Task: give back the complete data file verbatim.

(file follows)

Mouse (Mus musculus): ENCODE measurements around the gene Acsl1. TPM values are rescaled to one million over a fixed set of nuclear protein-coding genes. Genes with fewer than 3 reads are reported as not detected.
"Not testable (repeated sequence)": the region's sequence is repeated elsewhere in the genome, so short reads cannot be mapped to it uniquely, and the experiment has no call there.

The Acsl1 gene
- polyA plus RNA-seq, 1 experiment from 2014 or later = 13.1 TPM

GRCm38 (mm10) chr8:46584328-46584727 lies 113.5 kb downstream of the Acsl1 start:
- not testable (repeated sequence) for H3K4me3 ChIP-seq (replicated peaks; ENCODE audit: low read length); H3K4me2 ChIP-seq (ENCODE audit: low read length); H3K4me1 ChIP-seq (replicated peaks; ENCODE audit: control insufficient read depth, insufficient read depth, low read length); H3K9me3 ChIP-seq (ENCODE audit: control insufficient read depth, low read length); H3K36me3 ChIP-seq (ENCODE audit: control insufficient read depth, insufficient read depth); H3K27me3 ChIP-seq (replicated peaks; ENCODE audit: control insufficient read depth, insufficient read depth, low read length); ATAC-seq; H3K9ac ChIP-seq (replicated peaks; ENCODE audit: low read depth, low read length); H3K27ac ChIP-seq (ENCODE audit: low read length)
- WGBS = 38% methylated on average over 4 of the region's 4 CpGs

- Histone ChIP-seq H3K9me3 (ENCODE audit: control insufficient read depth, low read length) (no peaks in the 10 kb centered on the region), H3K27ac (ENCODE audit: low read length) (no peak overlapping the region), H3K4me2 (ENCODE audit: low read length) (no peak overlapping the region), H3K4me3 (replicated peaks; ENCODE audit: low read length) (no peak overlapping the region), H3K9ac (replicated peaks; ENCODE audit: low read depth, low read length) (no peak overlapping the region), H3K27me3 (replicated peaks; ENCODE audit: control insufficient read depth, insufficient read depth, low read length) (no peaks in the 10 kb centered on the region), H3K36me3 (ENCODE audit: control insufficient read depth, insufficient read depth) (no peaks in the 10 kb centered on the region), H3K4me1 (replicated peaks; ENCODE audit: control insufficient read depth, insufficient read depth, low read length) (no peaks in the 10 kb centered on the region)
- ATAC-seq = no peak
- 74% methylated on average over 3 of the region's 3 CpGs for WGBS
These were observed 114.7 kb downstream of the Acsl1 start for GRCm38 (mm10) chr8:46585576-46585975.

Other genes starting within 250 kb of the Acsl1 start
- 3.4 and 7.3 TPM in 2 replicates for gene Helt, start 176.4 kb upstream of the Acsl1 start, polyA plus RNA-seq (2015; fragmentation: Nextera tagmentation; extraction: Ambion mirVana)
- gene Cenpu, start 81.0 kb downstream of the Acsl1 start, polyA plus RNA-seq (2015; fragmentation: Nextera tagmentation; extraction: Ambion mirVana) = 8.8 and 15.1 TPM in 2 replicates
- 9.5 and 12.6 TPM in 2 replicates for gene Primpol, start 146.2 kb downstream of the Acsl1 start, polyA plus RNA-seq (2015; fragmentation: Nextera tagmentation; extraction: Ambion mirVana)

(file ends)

Mouse (Mus musculus): ENCODE measurements around the gene Acsl1. TPM values are rescaled to one million over a fixed set of nuclear protein-coding genes. Genes with fewer than 3 reads are reported as not detected.
"Not testable (repeated sequence)": the region's sequence is repeated elsewhere in the genome, so short reads cannot be mapped to it uniquely, and the experiment has no call there.

The Acsl1 gene
- polyA plus RNA-seq, 1 experiment from 2014 or later = 13.1 TPM

GRCm38 (mm10) chr8:46584328-46584727 lies 113.5 kb downstream of the Acsl1 start:
- not testable (repeated sequence) for H3K4me3 ChIP-seq (replicated peaks; ENCODE audit: low read length); H3K4me2 ChIP-seq (ENCODE audit: low read length); H3K4me1 ChIP-seq (replicated peaks; ENCODE audit: control insufficient read depth, insufficient read depth, low read length); H3K9me3 ChIP-seq (ENCODE audit: control insufficient read depth, low read length); H3K36me3 ChIP-seq (ENCODE audit: control insufficient read depth, insufficient read depth); H3K27me3 ChIP-seq (replicated peaks; ENCODE audit: control insufficient read depth, insufficient read depth, low read length); ATAC-seq; H3K9ac ChIP-seq (replicated peaks; ENCODE audit: low read depth, low read length); H3K27ac ChIP-seq (ENCODE audit: low read length)
- WGBS = 38% methylated on average over 4 of the region's 4 CpGs

- Histone ChIP-seq H3K9me3 (ENCODE audit: control insufficient read depth, low read length) (no peaks in the 10 kb centered on the region), H3K27ac (ENCODE audit: low read length) (no peak overlapping the region), H3K4me2 (ENCODE audit: low read length) (no peak overlapping the region), H3K4me3 (replicated peaks; ENCODE audit: low read length) (no peak overlapping the region), H3K9ac (replicated peaks; ENCODE audit: low read depth, low read length) (no peak overlapping the region), H3K27me3 (replicated peaks; ENCODE audit: control insufficient read depth, insufficient read depth, low read length) (no peaks in the 10 kb centered on the region), H3K36me3 (ENCODE audit: control insufficient read depth, insufficient read depth) (no peaks in the 10 kb centered on the region), H3K4me1 (replicated peaks; ENCODE audit: control insufficient read depth, insufficient read depth, low read length) (no peaks in the 10 kb centered on the region)
- ATAC-seq = no peak
- 74% methylated on average over 3 of the region's 3 CpGs for WGBS
These were observed 114.7 kb downstream of the Acsl1 start for GRCm38 (mm10) chr8:46585576-46585975.

Other genes starting within 250 kb of the Acsl1 start
- 3.4 and 7.3 TPM in 2 replicates for gene Helt, start 176.4 kb upstream of the Acsl1 start, polyA plus RNA-seq (2015; fragmentation: Nextera tagmentation; extraction: Ambion mirVana)
- gene Cenpu, start 81.0 kb downstream of the Acsl1 start, polyA plus RNA-seq (2015; fragmentation: Nextera tagmentation; extraction: Ambion mirVana) = 8.8 and 15.1 TPM in 2 replicates
- 9.5 and 12.6 TPM in 2 replicates for gene Primpol, start 146.2 kb downstream of the Acsl1 start, polyA plus RNA-seq (2015; fragmentation: Nextera tagmentation; extraction: Ambion mirVana)